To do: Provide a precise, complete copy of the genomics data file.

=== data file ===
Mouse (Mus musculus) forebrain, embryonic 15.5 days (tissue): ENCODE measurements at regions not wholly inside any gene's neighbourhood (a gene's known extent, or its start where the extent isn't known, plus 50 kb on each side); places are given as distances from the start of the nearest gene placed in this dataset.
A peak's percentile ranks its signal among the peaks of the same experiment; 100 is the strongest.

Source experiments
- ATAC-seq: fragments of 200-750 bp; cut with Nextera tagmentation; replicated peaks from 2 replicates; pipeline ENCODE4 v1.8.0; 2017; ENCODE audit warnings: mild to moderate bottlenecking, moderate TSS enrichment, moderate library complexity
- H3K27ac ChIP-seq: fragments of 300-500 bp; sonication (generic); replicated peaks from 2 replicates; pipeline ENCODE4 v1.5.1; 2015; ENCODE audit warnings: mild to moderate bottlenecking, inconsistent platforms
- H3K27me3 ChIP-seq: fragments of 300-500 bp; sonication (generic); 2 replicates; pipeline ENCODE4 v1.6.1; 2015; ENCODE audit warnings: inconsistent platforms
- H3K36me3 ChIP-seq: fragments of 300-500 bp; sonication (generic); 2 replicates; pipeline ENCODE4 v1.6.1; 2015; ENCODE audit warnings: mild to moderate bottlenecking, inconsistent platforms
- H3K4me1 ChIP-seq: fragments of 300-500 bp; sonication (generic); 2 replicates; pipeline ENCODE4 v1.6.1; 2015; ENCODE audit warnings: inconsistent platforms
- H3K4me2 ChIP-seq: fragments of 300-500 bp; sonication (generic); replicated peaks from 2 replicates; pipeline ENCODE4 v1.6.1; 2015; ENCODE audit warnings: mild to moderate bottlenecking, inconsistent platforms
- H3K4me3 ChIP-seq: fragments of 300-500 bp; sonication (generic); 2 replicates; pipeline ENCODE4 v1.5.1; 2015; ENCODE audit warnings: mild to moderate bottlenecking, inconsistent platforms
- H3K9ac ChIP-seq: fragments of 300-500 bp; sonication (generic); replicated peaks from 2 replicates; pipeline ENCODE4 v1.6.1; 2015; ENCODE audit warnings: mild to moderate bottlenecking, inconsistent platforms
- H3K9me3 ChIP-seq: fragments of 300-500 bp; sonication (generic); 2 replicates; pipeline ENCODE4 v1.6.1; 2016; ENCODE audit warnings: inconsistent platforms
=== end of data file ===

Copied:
Mouse (Mus musculus) forebrain, embryonic 15.5 days (tissue): ENCODE measurements at regions not wholly inside any gene's neighbourhood (a gene's known extent, or its start where the extent isn't known, plus 50 kb on each side); places are given as distances from the start of the nearest gene placed in this dataset.
A peak's percentile ranks its signal among the peaks of the same experiment; 100 is the strongest.

Source experiments
- ATAC-seq: fragments of 200-750 bp; cut with Nextera tagmentation; replicated peaks from 2 replicates; pipeline ENCODE4 v1.8.0; 2017; ENCODE audit warnings: mild to moderate bottlenecking, moderate TSS enrichment, moderate library complexity
- H3K27ac ChIP-seq: fragments of 300-500 bp; sonication (generic); replicated peaks from 2 replicates; pipeline ENCODE4 v1.5.1; 2015; ENCODE audit warnings: mild to moderate bottlenecking, inconsistent platforms
- H3K27me3 ChIP-seq: fragments of 300-500 bp; sonication (generic); 2 replicates; pipeline ENCODE4 v1.6.1; 2015; ENCODE audit warnings: inconsistent platforms
- H3K36me3 ChIP-seq: fragments of 300-500 bp; sonication (generic); 2 replicates; pipeline ENCODE4 v1.6.1; 2015; ENCODE audit warnings: mild to moderate bottlenecking, inconsistent platforms
- H3K4me1 ChIP-seq: fragments of 300-500 bp; sonication (generic); 2 replicates; pipeline ENCODE4 v1.6.1; 2015; ENCODE audit warnings: inconsistent platforms
- H3K4me2 ChIP-seq: fragments of 300-500 bp; sonication (generic); replicated peaks from 2 replicates; pipeline ENCODE4 v1.6.1; 2015; ENCODE audit warnings: mild to moderate bottlenecking, inconsistent platforms
- H3K4me3 ChIP-seq: fragments of 300-500 bp; sonication (generic); 2 replicates; pipeline ENCODE4 v1.5.1; 2015; ENCODE audit warnings: mild to moderate bottlenecking, inconsistent platforms
- H3K9ac ChIP-seq: fragments of 300-500 bp; sonication (generic); replicated peaks from 2 replicates; pipeline ENCODE4 v1.6.1; 2015; ENCODE audit warnings: mild to moderate bottlenecking, inconsistent platforms
- H3K9me3 ChIP-seq: fragments of 300-500 bp; sonication (generic); 2 replicates; pipeline ENCODE4 v1.6.1; 2016; ENCODE audit warnings: inconsistent platforms